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Tettleton provides knockout punch Revenge no motive for former Oriole


It's natural to suppose that Mickey Tettleton has a point to prove each time he comes to the plate against the Orioles.

After all, the Orioles dealt him to the Detroit Tigers for next to nothing -- since-departed pitcher Jeff Robinson -- after the 1990 season, just one year removed from his breakthrough, 25-homer 1989 campaign.

But Tettleton said his ninth-inning triple yesterday -- which gave Detroit a 6-5 win in the second game of a doubleheader and ended the Orioles' division title quest -- was nothing personal.

"I don't think it was," Tettleton said. "We haven't had a lot of success here and it was nice to come here and play well."

Orioles fans might have preferred that Tettleton, whose triple to left-center drove in pinch runner Kirk Gibson, hadn't played so well against his former team.

His and Detroit's play was not the norm, as the Tigers earned the first three-game sweep of the year by a Camden Yards visitor and their first three wins ever at the 2-year-old ballpark by winning Friday and sweeping yesterday.

"It took two years to win one game," said Tettleton. "It's nice to get the day over with. It was a long day."

Said reliever Mike Henneman: "We win the final game in the old stadium and come in here and don't win for two years. It was on our mind and we wanted to win the first day and get it off our minds."

After the game, the Tigers claimed not to take any satisfaction out of crushing the Orioles' faint playoff aspirations.

"There's no joy. That's what the game is made for. That's the way the game is designed," said Detroit manager Sparky Anderson.

"It's your job as a team to do your best," said Henneman, who got the win in the second game, striking out pinch hitter Chris Hoiles in the eighth with a runner on third. "We owed it to Toronto and New York to try to win. We're still trying to win ballgames."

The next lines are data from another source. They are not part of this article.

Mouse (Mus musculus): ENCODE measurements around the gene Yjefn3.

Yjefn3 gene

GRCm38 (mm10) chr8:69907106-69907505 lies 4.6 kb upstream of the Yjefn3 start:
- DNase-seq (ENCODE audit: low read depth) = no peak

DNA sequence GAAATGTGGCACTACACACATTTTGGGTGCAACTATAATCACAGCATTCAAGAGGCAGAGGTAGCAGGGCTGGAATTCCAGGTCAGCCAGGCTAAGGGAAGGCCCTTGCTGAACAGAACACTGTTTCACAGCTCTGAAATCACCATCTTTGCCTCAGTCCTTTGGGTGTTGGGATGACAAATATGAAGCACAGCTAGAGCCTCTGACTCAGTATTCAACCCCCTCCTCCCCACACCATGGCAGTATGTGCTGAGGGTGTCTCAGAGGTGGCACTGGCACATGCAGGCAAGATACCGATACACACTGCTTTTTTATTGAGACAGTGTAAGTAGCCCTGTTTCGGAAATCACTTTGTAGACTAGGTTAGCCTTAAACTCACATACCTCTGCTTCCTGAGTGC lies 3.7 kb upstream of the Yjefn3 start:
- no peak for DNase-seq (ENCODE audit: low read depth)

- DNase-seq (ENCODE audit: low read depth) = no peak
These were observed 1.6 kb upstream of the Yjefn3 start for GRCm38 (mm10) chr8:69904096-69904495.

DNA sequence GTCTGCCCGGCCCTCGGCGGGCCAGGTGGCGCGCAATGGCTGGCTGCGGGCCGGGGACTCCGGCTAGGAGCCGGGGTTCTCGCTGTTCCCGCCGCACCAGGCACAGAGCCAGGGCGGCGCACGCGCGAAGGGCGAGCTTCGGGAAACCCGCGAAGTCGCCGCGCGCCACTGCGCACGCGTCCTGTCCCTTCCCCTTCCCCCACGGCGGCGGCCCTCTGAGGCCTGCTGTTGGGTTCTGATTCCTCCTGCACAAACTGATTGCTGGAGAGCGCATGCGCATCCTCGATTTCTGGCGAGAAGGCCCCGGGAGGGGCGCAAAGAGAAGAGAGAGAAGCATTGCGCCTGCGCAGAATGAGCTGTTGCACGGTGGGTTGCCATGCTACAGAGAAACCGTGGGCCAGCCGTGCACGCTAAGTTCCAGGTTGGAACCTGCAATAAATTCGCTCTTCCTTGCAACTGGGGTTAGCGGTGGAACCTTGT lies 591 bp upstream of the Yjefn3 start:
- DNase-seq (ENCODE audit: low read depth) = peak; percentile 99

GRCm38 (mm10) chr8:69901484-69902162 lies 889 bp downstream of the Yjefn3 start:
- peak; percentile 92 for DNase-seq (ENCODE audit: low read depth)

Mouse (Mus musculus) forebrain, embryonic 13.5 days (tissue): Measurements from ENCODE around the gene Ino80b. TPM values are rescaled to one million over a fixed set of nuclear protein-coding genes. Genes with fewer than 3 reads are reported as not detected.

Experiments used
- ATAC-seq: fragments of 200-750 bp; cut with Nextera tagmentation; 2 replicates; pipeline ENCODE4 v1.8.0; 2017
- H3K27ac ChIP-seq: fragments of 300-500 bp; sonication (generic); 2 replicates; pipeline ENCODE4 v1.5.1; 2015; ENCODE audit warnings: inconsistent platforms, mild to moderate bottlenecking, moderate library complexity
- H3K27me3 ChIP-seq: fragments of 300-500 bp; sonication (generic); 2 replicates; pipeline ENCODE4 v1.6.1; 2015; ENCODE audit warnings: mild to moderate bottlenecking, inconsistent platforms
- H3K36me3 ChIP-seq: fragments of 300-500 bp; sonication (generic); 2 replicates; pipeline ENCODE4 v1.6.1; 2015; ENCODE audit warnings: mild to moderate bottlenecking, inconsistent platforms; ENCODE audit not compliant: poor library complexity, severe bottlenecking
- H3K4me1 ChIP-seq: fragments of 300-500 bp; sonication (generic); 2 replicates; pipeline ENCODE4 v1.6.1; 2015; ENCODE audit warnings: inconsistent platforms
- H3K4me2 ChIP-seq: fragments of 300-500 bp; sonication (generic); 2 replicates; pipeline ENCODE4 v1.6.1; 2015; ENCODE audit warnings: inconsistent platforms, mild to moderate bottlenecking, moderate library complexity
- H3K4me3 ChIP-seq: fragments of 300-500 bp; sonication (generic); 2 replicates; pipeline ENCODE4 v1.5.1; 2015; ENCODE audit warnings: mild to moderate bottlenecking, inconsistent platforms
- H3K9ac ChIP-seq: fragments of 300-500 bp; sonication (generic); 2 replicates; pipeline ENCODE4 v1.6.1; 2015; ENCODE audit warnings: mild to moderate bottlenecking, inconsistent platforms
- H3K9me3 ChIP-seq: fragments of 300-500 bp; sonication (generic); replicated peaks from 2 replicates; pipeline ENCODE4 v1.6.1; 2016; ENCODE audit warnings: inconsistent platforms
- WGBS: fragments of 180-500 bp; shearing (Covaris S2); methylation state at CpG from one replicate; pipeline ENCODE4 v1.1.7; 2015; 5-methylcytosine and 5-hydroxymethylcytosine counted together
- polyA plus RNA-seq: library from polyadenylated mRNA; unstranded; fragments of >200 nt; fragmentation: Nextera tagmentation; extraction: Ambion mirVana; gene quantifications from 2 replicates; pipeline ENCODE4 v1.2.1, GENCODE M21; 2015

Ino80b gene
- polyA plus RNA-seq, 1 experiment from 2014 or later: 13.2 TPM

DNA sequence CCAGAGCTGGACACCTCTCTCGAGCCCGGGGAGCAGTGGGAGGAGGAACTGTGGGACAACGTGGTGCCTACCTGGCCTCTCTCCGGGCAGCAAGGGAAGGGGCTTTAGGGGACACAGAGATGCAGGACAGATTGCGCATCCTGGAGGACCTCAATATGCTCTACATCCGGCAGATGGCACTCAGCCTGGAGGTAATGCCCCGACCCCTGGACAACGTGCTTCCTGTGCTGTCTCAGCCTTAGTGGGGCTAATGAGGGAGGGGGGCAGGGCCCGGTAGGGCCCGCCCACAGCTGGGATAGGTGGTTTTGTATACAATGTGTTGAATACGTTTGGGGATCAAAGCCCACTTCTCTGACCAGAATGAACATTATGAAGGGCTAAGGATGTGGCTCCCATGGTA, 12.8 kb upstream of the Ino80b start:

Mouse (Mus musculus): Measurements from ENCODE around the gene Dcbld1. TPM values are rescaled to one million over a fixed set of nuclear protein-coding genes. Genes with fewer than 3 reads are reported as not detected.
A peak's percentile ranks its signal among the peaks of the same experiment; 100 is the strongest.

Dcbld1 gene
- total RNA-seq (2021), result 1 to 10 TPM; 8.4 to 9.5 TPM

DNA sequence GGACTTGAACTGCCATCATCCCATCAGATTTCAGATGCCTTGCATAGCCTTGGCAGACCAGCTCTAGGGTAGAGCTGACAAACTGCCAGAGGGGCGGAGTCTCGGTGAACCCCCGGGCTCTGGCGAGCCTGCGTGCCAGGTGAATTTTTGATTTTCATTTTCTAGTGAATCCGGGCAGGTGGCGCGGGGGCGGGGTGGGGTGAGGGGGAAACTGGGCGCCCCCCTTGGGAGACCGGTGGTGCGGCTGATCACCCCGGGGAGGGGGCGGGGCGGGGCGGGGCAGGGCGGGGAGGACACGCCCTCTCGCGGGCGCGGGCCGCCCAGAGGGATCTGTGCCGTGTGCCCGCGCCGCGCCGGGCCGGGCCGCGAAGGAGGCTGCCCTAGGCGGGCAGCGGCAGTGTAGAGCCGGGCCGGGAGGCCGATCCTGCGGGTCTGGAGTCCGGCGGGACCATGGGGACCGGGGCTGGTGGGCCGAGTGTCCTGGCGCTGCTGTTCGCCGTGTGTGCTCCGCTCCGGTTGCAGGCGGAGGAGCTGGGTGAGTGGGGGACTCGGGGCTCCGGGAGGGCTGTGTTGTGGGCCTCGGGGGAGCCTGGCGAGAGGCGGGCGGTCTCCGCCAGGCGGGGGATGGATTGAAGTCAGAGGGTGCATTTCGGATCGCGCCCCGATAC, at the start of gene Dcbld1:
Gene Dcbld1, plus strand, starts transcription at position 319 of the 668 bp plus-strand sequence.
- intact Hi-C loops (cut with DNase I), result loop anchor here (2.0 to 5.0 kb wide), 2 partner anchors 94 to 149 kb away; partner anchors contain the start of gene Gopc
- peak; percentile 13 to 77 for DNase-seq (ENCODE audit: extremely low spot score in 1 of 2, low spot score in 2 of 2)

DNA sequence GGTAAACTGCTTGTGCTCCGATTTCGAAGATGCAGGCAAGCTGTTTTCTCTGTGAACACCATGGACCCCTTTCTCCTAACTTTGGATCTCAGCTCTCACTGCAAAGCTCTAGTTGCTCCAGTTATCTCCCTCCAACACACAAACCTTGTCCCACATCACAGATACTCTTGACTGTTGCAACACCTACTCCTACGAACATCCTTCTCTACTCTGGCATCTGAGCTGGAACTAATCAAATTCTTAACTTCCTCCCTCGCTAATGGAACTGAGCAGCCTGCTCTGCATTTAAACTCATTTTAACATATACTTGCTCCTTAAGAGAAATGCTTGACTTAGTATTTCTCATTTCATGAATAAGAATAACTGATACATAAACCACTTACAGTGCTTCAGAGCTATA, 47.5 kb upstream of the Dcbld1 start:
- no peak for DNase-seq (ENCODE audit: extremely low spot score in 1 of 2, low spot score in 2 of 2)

Indeed, the Tigers, who moved within a game of the Orioles for third place in the division, are two games behind the second-place Yankees and play them next weekend in New York to close the season.

The Tigers, who meet the Red Sox in Boston beginning tonight, could pass the Orioles and Yankees with a good final week and receive a share of postseason money that extends to second- and third-place teams.

"We have to play well in Boston," said Anderson. "The Yankees and Baltimore play, and one of those two is going to lose."

If Travis Fryman is as hot at Fenway Park as he was at Camden Yards, the Tigers could be upwardly mobile. Fryman blistered Orioles pitching for nine hits in 13 at-bats this weekend, raising his batting average from .295 to .304.

Fryman was 3-for-5 in the first game yesterday and 4-for-5 with two RBI in the second game, scoring once in each contest.

"He has been hitting awfully well all year," said Anderson. "He's one of the three best third basemen in the game, right up there with [the Chicago White Sox's Robin] Ventura and [the San Francisco Giants'] Matt Williams."

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